Repositioning The Remote
kelly doran, louis hall, ross langdon, ana reis
Vardø is intrinsically linked to the Barentsz Sea. The future of the Arctic waters will drive the development or decline of this isolated urban enclave. Historically an Arctic outpost of exploration, expansion, logistics, militarism and industry, Vardø’s relationship with the Sea has continuously evolved to suit changing economic and political paradigms. Geographically, Vardø’s unique location has constantly been reframed to adapt to these changes; the edge of the Viking expansion, the midpoint of Pomor trade, the end of Norway, a Cold War front, a surveillance centre and now the “Closest Point” to offshore oil production. As this frame shifts further north towards receding ice sheets, Arctic shipping lanes , offshore oil fields and ecological transformation, Vardø is poised to redefine its relationship to the Barentsz once more. Simultaneously at the end, edge and centre, Vardø will reposition itself to inform the future of the Barentsz Sea.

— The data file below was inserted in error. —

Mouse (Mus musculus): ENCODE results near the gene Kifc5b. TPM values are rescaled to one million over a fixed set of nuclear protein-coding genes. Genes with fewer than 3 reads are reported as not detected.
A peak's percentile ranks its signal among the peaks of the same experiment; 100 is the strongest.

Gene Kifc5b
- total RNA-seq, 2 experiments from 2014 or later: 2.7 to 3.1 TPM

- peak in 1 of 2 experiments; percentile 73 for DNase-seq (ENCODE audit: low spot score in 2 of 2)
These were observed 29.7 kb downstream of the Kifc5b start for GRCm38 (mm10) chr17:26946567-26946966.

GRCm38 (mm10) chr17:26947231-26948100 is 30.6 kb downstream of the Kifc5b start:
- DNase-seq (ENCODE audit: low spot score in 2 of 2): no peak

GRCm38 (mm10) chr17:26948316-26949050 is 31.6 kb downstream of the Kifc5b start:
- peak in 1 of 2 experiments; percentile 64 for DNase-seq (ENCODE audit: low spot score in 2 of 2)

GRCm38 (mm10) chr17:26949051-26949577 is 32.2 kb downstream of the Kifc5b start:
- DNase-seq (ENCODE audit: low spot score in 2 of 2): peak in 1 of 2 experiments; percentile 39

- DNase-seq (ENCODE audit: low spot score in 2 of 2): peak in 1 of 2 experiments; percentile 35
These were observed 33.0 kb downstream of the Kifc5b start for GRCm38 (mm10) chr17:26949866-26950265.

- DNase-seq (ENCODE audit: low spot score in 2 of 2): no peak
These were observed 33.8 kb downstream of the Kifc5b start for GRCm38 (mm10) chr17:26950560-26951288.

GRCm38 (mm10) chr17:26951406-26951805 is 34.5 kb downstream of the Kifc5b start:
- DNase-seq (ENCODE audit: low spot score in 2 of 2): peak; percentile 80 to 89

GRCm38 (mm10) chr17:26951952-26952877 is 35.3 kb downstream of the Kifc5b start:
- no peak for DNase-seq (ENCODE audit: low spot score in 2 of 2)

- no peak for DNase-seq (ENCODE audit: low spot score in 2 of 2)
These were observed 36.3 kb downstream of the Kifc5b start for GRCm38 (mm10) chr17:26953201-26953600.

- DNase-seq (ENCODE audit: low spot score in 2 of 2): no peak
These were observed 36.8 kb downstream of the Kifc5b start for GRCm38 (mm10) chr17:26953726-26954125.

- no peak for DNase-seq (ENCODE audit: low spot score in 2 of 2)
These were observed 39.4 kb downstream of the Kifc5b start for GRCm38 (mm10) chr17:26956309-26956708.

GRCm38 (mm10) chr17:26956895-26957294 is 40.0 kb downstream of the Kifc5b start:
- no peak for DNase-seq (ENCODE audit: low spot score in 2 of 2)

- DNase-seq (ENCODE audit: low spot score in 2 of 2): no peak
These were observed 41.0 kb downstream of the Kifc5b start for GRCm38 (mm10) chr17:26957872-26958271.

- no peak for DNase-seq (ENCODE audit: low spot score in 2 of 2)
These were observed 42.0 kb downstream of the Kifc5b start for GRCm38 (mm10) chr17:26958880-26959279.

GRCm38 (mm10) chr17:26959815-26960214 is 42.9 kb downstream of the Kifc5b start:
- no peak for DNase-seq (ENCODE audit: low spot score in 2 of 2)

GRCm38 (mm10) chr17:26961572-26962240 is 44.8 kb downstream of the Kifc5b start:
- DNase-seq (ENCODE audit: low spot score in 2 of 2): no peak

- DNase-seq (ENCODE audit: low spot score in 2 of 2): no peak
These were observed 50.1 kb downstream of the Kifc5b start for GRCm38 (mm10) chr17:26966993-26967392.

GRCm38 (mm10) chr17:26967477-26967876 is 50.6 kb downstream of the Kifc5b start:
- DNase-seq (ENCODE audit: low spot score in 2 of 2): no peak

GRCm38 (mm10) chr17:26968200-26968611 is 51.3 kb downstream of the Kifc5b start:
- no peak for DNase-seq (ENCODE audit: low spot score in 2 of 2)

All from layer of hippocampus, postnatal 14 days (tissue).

By analyzing Vardø’s horizons and establishing a set of development principles that will adapt themselves to a range of economic possibilities, the Vardø harbour can reposition itself to inform the future of the Barentsz Sea. Immediately, a set of cultural buildings and spaces inserted into the harbour front can serve to regenerate the civic life of the area and attract new users to the community. With the next era of Norwegian energy production set to exploit reserves proximate to Vardø, the harbour will act to service the industry while protecting the fragile ecology of the region. Beyond the oil horizon, Vardø must create new means of production, and utilise the harbour as the centre of a post-carbon economy. By revitalizing existing industrial structures with cultural program, regenerating the water’s edge through marine infrastructures and colonising interstitial spaces with new modes of ecological production, the Vardø habour will again become the centre of public and private life.